I finally went to the supermarket.
I have been dreading it … didn’t want to see empty shelves. Didn’t want to see people queuing.
What I did see: shelves beginning to empty. A priest buying a lot of beer. Long lines.
I have never been so self-conscious buying food before. My pride would not let me overstock. I saw long life milk. My hand reached out for a bottle, and then another, and then a third. As soon as I saw them in my trolly, I took one out and put it back on the shelf, and then the second, and finally the third. I did not buy milk. I was so self-conscious about it. I thought to myself, better leave it for a mother who has kids to buy it.
I ended up buying strange things. Things I was worried I may not find in the country again. I bought a bottle of Triple Sec. so that i can make cosmopolitans for my friends when they eventually do start coming over to visit again.
I bought pesto in a jar. I know it will soon become a luxury item. I bought two small jars.
I bought sanitary napkins. The ones I like. I never want to get stuck with those really thick 1980s bulky ones. I always used to see them in my cousin’s bathroom when we used to visit Beirut in the ’80s. They remind me of war.
I bought the shampoo i like. I don’t want to end up using that crappy generic kind that comes in huge plastic bottles and is either fluorescent pink or green. Looks radioactive. It reminds me of Beirut in the ’80s.
I bought smoked almonds. Two cans.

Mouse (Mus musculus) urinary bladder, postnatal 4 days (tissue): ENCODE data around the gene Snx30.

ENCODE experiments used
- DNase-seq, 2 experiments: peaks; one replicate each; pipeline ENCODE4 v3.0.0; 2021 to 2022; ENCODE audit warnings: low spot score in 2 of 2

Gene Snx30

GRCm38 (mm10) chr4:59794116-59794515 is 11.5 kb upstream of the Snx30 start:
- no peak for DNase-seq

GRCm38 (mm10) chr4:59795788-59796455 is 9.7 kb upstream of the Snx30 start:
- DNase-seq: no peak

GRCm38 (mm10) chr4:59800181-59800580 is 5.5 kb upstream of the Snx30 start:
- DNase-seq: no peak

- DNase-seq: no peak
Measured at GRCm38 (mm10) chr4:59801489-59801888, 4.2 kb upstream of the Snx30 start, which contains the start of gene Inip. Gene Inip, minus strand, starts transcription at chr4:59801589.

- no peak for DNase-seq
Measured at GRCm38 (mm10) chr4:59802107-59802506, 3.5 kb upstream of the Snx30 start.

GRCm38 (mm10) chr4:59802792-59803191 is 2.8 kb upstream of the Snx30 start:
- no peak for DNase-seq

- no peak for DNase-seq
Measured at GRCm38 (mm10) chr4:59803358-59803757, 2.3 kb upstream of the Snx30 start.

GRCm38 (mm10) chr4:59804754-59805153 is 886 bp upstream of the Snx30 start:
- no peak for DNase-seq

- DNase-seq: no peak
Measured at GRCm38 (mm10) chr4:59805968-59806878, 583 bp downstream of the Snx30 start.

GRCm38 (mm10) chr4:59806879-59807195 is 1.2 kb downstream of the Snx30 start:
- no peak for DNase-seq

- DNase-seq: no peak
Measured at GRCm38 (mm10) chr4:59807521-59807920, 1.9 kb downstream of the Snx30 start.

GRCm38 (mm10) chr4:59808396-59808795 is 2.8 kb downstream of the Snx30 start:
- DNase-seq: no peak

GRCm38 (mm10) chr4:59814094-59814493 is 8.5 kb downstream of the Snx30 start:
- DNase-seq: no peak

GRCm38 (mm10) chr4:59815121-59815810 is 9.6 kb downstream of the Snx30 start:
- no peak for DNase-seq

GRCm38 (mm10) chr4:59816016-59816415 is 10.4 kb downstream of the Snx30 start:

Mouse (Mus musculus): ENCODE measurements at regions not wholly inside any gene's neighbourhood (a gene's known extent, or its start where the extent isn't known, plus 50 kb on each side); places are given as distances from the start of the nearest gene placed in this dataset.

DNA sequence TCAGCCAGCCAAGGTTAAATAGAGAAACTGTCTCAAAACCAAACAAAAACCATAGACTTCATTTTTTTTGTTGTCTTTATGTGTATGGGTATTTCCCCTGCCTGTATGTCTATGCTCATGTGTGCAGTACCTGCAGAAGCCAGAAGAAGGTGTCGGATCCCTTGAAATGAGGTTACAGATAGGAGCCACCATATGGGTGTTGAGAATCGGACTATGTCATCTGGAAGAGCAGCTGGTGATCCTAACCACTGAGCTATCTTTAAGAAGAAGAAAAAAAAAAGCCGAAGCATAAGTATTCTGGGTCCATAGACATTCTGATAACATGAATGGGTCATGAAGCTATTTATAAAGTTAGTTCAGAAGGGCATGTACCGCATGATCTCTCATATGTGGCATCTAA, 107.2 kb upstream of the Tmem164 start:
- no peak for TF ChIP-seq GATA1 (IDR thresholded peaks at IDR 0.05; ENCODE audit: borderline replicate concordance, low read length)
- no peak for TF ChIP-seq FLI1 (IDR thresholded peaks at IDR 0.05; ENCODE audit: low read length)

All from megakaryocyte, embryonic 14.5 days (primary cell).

I bought more pasta. Yuck.
I have been getting some beautiful emails … about love and compassion. Thank you so much … people I have never met before … new friends. So, I got to wondering, if there are so many beautiful people out there, why is there war?
How can this equation be possible? That there are so many beautiful people out there, but yet, there is so much war.
It is so hot. Now that our “refugees” have gone, my husband keeps walking around the house in his boxers. I tell him to put some clothes on and his reply is, “What for? we don’t have any neighbors anymore. They are all gone. Who is going to see me?”
He he. He’s right. So, I let him off the hook.
Beirut in the ’80s. I feel like I am 10 and 30 all at the same time.
We are almost up to one million refugees now.
Israel invaded the south of Lebanon. They are on Lebanese soil now. They are attacking villages, one after the other.
Hizuballah continues to fire into Israel.
Israel continues to fire into Lebanon.
Civilian targets are still being hit. Today a hospital was hit. So were ambulances.
What is this war? Why is this war?
Zena el-Khalil is an installation artist, painter, curator, and cultural activist. She is the co-founder of the art collective, xanadu*, that is based in NYC and Beirut. Her blog, documenting her writing from Beirut, is located at http://beirutupdate.blogspot.com/.